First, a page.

Caving is a rare treat, a glimpse into a sub-terrain and seldom explored part of this world. There are ice caves, tropical caves, underwater rivers and waterfalls, stalagmites, stagnates, and all sorts of other formations just begging to be appreciated. In order to have a pleasant, safe, and optimal experience, the right gear makes all the difference—this includes clothing and visual aids.
There is nothing worse than a sub-terrain adventure that leaves you wet, freezing, and terribly lost (due to poor lighting). Follow these tips to set up your adventure for success, safety, and maximizing fun.
There are 4 things to take into consideration while selecting the proper caving-ready clothing: snag-resistance, warmth, waterproof, and reflective features. Depending on the type of rock, the edges can be very sharp and can easily rip or snag clothing. Because of this, make certain your gear is resistant to tears or snags. Caves are often 10–20 degrees cooler than the ambient temperature above ground, so you need to dress warm and in layers.
Make sure you have a water-wicking base layer. Felt-lined articles are especially effective. Your outer layer should be comprised of waterproof (resistant at the minimum) pants and jacket. Your pants should be flexible to help you climb through small spaces up cracks and through holes. Your top half should offer flexibility, protection, and waterproofing. Add a pair of water-resistant, tactical gloves and a stocking cap and you’re ready for action. It’s also recommended to have reflective features on your clothing in order to keep tabs on your group as you venture through each cave.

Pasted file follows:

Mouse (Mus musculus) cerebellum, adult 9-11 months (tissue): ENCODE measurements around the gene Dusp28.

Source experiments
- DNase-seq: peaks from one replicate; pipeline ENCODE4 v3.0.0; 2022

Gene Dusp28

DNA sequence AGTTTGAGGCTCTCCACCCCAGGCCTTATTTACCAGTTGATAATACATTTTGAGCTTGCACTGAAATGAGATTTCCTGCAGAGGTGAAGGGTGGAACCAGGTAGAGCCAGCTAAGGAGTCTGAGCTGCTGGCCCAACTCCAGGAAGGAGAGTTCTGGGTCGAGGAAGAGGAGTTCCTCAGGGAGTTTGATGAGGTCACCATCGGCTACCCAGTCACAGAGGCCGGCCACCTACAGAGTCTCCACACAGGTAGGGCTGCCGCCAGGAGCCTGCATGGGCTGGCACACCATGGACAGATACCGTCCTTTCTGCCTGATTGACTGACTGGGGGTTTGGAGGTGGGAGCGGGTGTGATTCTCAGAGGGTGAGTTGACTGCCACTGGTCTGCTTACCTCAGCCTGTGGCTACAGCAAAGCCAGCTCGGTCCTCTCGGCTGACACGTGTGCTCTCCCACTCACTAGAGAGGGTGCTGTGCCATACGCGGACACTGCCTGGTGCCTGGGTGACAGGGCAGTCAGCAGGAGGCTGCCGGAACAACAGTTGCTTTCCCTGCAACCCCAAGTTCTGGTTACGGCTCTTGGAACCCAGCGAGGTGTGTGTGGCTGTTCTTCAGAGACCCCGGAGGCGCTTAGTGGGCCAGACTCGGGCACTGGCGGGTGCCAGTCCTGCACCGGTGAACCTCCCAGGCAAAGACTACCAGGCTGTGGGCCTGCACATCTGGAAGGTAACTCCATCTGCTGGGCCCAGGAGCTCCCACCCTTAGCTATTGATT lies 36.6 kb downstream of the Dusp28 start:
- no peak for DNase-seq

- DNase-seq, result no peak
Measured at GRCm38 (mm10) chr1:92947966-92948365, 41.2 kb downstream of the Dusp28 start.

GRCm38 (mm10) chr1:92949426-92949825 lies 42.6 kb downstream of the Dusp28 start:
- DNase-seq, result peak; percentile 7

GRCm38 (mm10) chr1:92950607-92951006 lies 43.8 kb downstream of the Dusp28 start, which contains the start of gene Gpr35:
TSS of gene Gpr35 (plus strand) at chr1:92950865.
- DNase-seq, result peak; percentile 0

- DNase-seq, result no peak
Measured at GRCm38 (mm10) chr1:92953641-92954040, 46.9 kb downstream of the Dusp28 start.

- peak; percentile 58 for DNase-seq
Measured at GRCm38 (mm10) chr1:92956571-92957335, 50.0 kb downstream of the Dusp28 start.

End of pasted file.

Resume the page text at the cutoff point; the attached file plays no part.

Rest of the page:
Yes, it’s dark inside a cave. Sure, you know it’s dark, but if you’ve never experienced this degree of dark, then you’re in for a surprise. Your typical flashlight is woefully inadequate underground. Some of the more popular touristy caves offer flashlight rentals, but most of your spelunking is unaided, which is why it’s important that you have adequate light. The number-one thing to pay attention to when purchasing a cave-friendly light is lumens. Lumens are a measurement of light output. 1000 Lumens is a good minimum to start with. It’s hard to find that much in a headlamp, so I recommend that you use a headlamp and a handheld flashlight. The headlamp comes in handy when you have to use both of your hands, and it’s helpful to keep tabs on one another. Another way to keep track of one another is to attach a light to your back. Either a hanging bulb (like in these pictures) or bike light would work.
Like with any backcountry adventure—don’t plan on entering a cave alone, and make certain you’ve notified someone that’s staying home where you’ll be and when you expect to be home. Also, abide by all caving rules such as no dogs and seasonal closures for bat migration/mating seasons. To prevent deadly fungus outbreaks (deadly for bats), you are asked to never wear any clothing that has entered another cave. Now that you’re equipped for a safe sub terrain adventure, have at it!